French Revolution’s official artist

“Death of Marat” by Jacques Louis David.

No one’s neck was safe from the guillotine during the years following the French Revolution in 1789.  This period was called “The Terror,” for good reason.  The French motto of “liberty, equality, fraternity” came to mean chaos, peril and revenge as friends turned on friends to save their own lives and people at all levels, from statesmen to poor shopkeepers, were executed, sometimes for ridiculous reasons.

     In those terrible years the painter Jacques Louis David (1748-1825) grew to power in the Revolutionary Convention.  He voted for the death of his former patron, Louis XVI, and for this action some of his friends never forgave him and his wife left him.   We can deduce from his pre-Revolution paintings, which are full of symbolism, that David may have believed France must be purified of tyranny; no matter what the cost.  There is no sign that he was anguished by his activities on behalf of the revolution.  In fact, when an acquaintance told him that 80 people had been guillotined that day, he remarked “Is that all?”  But we know that he was not an unfeeling man.  For example, at great cost to himself he supported the aging artist Fragonard, who had helped David when he was poor and unknown by giving him commissions. 

     As part of his duties as official artist of the Revolution, he stationed himself along the route of the tumbrels (open carts) to sketch victims on their way to the guillotine.  Probably the saddest of these drawings is a 1793 sketch of the “Widow Capet”, the name the revolutionaries gave to Marie Antoinette, Queen of France.  The young queen may have been vain, weak and foolish during her reign, but David’s drawing shows her going to her death with courage and dignity.  Her beauty is gone, destroyed by her horrific and biased trial, condemnation, imprisonment, illness, execution of her husband and loss of her child.  As Johnathon Jones of the “Guardian” notes in a December 2002 essay on this sketch, This drawing is an acknowledgement of the Revolution’s violence, in which David is complicit. David is an honest extremist. He believes in the inevitability of this execution so absolutely that he can stand back and feel a tweak of empathy.”

     David’s duties included painting scenes of the revolution and staging public ceremonies.  He was also assigned to see that all hints of royalty were removed from even the most ordinary things — for example, playing cards were redesigned to eliminate the knave, king and queen.  Even the art world was not exempt, the Royal Academy and its schools were abolished..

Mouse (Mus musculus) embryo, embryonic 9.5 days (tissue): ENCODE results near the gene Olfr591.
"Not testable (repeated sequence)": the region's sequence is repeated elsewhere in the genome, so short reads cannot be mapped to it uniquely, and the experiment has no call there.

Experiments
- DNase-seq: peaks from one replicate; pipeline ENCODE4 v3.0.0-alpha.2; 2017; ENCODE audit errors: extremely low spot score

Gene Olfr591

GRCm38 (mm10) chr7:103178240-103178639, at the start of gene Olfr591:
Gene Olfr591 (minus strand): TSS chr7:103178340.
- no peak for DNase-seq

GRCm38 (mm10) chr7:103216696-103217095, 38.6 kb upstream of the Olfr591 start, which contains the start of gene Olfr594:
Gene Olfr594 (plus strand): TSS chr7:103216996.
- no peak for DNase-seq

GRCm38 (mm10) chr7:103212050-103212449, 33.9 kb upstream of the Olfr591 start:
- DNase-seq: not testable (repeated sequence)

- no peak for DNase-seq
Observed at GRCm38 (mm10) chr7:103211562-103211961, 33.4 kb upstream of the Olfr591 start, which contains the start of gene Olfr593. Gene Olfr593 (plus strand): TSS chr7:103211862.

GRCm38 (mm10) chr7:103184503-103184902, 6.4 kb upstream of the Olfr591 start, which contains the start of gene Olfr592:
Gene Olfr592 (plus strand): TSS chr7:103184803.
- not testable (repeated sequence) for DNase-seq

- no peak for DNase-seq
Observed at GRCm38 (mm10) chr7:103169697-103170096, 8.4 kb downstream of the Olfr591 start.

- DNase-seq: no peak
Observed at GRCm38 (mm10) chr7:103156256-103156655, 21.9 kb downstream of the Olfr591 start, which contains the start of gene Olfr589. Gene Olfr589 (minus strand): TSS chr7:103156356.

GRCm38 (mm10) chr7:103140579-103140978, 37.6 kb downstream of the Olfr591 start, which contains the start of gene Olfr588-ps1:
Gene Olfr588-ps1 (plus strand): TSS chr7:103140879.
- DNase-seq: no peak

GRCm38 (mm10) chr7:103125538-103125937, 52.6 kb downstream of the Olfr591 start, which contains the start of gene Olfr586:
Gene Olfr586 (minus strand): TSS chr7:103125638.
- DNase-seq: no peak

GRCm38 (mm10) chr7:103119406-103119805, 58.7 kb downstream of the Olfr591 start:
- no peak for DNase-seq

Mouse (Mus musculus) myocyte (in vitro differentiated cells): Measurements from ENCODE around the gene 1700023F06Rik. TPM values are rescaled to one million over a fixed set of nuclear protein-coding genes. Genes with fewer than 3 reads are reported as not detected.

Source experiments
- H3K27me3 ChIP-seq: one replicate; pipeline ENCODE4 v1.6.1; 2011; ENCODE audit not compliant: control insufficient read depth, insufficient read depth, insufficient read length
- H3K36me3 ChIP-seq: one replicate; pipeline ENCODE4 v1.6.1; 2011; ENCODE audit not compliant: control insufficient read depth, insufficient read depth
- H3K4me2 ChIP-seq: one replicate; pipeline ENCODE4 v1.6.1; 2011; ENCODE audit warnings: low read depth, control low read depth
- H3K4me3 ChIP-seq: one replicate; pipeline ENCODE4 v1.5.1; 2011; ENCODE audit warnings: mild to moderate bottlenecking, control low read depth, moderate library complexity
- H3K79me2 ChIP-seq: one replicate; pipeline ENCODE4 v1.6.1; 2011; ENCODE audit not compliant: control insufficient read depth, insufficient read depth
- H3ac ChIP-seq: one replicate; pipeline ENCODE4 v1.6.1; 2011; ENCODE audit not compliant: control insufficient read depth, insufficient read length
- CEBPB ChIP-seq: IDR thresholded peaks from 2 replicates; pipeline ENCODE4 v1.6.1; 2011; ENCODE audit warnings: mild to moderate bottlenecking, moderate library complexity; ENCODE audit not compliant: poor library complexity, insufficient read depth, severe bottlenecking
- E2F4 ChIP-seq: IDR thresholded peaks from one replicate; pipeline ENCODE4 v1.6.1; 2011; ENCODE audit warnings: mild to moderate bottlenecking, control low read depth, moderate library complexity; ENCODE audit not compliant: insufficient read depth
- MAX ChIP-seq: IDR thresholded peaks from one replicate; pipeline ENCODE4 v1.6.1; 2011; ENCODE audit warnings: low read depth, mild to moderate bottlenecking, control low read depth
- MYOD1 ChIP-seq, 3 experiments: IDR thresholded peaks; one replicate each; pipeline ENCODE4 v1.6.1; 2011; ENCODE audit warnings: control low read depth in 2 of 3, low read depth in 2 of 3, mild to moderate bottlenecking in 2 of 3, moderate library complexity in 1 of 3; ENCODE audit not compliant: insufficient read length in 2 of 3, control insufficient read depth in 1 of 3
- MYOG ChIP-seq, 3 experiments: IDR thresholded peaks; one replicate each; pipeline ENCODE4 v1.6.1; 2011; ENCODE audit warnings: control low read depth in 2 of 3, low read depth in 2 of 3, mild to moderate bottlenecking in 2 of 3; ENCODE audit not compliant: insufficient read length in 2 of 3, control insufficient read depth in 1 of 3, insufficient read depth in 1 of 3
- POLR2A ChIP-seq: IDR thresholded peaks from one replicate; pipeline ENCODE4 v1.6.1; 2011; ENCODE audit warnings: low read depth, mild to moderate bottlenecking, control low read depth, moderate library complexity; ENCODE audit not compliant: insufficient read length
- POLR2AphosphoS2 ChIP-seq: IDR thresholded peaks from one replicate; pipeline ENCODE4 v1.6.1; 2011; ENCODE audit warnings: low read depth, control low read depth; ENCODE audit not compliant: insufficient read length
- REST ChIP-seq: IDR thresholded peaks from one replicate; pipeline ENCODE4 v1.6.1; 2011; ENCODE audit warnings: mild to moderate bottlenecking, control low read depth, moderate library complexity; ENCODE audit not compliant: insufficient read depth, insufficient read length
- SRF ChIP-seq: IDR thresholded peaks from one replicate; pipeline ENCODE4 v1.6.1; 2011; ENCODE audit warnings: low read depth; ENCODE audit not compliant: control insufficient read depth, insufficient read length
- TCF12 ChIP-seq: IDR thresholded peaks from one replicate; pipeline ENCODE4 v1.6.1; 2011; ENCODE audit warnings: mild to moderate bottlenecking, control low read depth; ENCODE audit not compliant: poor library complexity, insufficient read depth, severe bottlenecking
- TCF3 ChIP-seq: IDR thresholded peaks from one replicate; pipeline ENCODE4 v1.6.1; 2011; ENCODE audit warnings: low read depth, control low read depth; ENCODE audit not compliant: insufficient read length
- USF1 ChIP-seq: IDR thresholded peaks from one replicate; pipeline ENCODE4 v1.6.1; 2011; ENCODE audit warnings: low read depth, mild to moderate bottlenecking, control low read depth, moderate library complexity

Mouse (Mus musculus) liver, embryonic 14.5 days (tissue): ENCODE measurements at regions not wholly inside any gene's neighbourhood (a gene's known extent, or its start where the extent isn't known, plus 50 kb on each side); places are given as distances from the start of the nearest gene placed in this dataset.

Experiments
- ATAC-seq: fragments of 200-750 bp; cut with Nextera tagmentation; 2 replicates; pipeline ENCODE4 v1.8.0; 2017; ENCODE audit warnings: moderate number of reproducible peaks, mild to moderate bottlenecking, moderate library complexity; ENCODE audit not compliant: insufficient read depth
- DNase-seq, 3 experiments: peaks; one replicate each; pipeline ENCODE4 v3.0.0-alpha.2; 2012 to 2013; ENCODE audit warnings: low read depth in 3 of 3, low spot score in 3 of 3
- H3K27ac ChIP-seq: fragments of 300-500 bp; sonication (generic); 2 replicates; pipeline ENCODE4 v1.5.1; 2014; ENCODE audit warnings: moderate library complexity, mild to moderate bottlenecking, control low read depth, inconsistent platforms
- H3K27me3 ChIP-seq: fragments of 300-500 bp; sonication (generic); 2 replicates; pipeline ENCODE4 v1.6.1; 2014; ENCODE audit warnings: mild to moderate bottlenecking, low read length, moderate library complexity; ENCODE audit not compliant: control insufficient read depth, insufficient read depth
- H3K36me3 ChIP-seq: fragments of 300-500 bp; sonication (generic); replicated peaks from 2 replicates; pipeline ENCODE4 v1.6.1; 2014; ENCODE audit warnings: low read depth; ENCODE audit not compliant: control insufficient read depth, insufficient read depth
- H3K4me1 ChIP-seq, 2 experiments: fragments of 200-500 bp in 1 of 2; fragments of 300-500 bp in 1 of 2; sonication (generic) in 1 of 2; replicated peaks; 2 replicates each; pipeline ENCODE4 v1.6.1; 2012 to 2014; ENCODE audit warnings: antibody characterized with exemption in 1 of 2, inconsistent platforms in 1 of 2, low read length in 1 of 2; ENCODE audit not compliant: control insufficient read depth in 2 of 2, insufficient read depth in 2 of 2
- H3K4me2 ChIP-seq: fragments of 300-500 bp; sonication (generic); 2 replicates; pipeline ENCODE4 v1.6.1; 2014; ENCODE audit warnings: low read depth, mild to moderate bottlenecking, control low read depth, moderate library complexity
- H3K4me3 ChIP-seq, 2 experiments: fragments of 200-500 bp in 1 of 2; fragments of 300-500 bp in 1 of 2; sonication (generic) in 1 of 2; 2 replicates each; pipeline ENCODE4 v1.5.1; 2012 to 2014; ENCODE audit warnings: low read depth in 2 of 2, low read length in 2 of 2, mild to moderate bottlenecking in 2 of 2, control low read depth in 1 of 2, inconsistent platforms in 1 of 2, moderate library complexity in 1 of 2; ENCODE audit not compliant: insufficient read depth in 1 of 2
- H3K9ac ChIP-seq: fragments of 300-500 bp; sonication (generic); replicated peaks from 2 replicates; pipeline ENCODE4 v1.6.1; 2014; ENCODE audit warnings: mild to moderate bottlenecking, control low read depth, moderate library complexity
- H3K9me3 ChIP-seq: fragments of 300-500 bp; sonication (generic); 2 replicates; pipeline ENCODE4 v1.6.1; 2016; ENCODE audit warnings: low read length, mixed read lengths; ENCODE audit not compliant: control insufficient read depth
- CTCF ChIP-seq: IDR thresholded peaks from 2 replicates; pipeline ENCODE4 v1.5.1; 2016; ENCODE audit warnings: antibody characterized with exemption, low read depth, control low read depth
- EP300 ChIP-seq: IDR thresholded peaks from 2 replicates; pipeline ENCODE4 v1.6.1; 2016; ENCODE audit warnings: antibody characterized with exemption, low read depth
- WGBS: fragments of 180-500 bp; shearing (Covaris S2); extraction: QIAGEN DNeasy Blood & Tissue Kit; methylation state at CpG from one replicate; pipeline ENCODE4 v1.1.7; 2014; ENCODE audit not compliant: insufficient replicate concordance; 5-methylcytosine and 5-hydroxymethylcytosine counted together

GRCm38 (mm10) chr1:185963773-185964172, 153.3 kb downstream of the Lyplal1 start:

And just to be safe, he changed his own style away from pre-Revolutionary classicism to realism.  Most of his pictures of the period are not the most interesting ones of his career, but in one picture he rose above himself.  This is the “Death of Marat.”  Marat was David’s personal friend and a power of the new regime.  Due to a serious skin condition, Marat spent much of his time in a medicinal bath, which he set up as a makeshift office, with pens, paper and books beside it.  A young woman named Charlotte Corday, who was outraged by the excesses of the Terror, gained an appointment with Marat by saying she had vital information to reveal.  Alone with Marat, she stabbed the helpless man.  She was arrested on the spot and later guillotined.

Sketch of Marie Antoinette going to her death, by Jacques Louis David.

     A dead man in a bathtub may not seem like a good subject for a painting.  But David, channeling his grief into icy calm, created a classical, restrained painting that still has the power to stir the emotions.

     David eventually came under suspicion himself.  He supported Robespierre, who was tried and executed because his terrorist activities became intolerably abusive.  David would probably have suffered the same fate, but his trial was delayed long enough for the judges and councils to cool down.  It was a terrifying time for the artist.  There are eyewitness reports of David on the stand, a once-powerful man reduced to a sweating, mumbling wreck begging for his life and denying his connection with Robespierre.

     David’s life was spared.  He was imprisoned in the Luxembourg Palace, used for the overflow of prisoners.  His “cell” was a room with a view of the gardens, where his children were brought by their governess so he could watch them play.  His friends and students supplied him with art materials.  Upon his release he withdrew from politics, going back to painting. 

     Eventually his paintings again made him the sensation of Paris, and when Napoleon came to power; David found himself in politics again. When Napoleon’s power waned, David tried to support him, but signed petitions which made it wise for him to flee the country when Napoleon fell.  Fortunately, he was wealthy enough to live comfortably in Brussels, where at a distance, he remained the most powerful force in French painting.  In his semi-retirement he even began painting for his own pleasure instead of for the support of politicians.  Jacques Louis David died in 1825 after one of the most convoluted careers in both art and political history.

Published by on August 2015. Filed under Archives, Art-to-Art Palette Journal, Paint Box Section. You can follow any responses to this entry through the RSS 2.0. Both comments and pings are currently closed.

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